Freshwater Sciences Dual Degree

A partnership between Alverno College and the University of Wisconsin-Milwaukee (UWM)
Water is one of our most vital resources, and it’s often under threat: municipalities battle over water rights, aquifers get depleted, and pollution taints drinking water and endangers ecosystems. Whether you want to lead cutting-edge water research or develop water policy to ensure safe water resources for all, this dual-degree program can prepare you for a rewarding career in the freshwater sciences field.

This dual-degree program saves you time and money by combining just three years of Environmental Science or Integrated Natural Sciences undergraduate studies at Alverno with UWM’s two-year Master of Science in Freshwater Sciences and Technology. Milwaukee is a global hub for freshwater research and innovation, and there’s no better place to study freshwater than on the shores of Lake Michigan, one of the largest freshwater lakes in the world.

The Alverno edge
Alverno is internationally known for its unique abilities-based curriculum. Instead of competing against classmates, you’ll strive to achieve your best by practicing critical thinking, problem solving, leadership and communication — skills that will help in graduate school and prepare you to tackle the environmental and water challenges facing the planet today Plus, Alverno’s 10-to-1 student-to-faculty ratio and small class sizes will allow you to perform your best. This program offers seminars, personalized advising, peer support and other resources to help prepare you for your graduate studies and beyond.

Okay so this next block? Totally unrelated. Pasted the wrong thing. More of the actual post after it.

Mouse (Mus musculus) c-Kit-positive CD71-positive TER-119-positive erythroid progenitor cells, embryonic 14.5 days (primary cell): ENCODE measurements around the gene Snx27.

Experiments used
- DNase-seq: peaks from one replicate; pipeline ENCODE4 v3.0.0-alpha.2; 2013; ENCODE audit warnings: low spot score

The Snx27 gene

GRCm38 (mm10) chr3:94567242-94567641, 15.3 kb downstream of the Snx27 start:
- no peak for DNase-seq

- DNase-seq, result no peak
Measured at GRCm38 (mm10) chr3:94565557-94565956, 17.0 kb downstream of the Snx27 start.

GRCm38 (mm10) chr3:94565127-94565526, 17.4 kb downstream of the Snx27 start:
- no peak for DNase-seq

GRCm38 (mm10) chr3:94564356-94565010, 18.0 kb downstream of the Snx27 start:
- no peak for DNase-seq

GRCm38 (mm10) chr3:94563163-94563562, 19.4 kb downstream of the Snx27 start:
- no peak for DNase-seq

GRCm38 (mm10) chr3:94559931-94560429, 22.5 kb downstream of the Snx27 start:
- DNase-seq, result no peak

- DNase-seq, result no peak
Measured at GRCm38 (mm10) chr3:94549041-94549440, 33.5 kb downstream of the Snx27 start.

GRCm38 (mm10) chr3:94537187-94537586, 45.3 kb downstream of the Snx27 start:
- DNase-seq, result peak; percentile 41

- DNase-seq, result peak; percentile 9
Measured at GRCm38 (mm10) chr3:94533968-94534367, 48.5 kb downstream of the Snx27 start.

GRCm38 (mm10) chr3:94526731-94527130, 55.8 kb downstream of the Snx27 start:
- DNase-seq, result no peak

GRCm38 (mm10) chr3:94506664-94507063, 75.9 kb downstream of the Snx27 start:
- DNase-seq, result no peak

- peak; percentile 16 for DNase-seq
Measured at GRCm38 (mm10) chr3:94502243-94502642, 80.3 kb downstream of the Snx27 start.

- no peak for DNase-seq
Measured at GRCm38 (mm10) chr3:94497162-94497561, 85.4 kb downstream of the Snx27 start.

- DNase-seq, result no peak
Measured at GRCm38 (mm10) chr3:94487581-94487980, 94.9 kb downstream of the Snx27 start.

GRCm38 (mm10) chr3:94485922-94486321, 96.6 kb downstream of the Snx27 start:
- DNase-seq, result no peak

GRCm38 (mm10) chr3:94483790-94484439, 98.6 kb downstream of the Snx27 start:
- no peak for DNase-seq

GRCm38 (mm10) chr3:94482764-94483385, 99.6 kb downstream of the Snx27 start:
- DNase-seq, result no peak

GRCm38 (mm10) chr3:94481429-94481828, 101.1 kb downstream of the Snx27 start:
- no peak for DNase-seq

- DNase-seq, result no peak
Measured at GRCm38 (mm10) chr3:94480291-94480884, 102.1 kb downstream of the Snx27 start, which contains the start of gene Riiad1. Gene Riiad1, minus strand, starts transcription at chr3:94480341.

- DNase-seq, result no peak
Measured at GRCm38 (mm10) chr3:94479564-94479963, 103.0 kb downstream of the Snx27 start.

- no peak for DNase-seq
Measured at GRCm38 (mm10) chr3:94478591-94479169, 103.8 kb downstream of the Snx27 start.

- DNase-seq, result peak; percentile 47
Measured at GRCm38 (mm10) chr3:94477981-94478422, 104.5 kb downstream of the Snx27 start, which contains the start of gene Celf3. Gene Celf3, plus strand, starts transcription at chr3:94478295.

Admission into graduate school
During your third year at Alverno, you’ll apply to UWM’s School of Freshwater Sciences. To be accepted for admission, you must successfully complete UWM’s admissions requirements (except for completion of the bachelor’s degree), maintaining the equivalent of a 3.0 GPA and a B or better in all major courses, and take the GRE if you plan to enter the thesis track. If you go on to UWM’s School of Freshwater Sciences, you’ll receive a bachelor of science from Alverno after you complete the required 120 credits (your UWM credits will transfer back to Alverno). If you do not go on to UWM, you can complete your fourth year at Alverno to earn a bachelor’s degree in Environmental Science or Integrated Natural Sciences, or you can choose to receive an associate’s degree in Integrated Natural Sciences from Alverno with no additional coursework.

Get involved
Join one of Alverno’s student organizations to practice your leadership skills, prepare for graduate school and connect with other students. You might work as a paid lab assistant or a tutor in the Daniel M. Soref Science and Mathematics Resource Center, mentor students through Alverno’s Girls’ Academy of Science & Mathematics or participate in faculty-student research through the Center for Academic Excellence. Students also attend regular seminars at UWM’s School of Freshwater Sciences and are encouraged to attend local meetings of Women in Science and Engineering, Wisconsin Women Environmental Professionals and Environmental Science Exchange.

Internships for the Freshwater Sciences student
Students are NOT required to complete an internship while at Alverno. However, the professional track of the graduate degree does require an internship, and the thesis track requires a substantial amount of independent research. Milwaukee offers many options in freshwater-related internships, including the Water Technology Accelerator at the Global Water Center, Riveredge Nature Center, Urban Ecology Center, Alliance for the Great Lakes, Southeastern Wisconsin Watersheds Trust, Milwaukee Riverkeeper, Wisconsin Department of Natural Resources and other environmental organizations.

How you can use your degree
Most students will go on to graduate school at UWM’s School of Freshwater Sciences. But if you decide to go straight into the workforce after your time at Alverno, your science degree will prepare you for a variety of roles in government, private industry and nonprofit organizations.


Have questions about the Freshwater Sciences dual-degree program at Alverno? We invite you to connect with faculty to learn more.

Jenny JohansonJenny Johanson, PhD
Program director of Environmental Science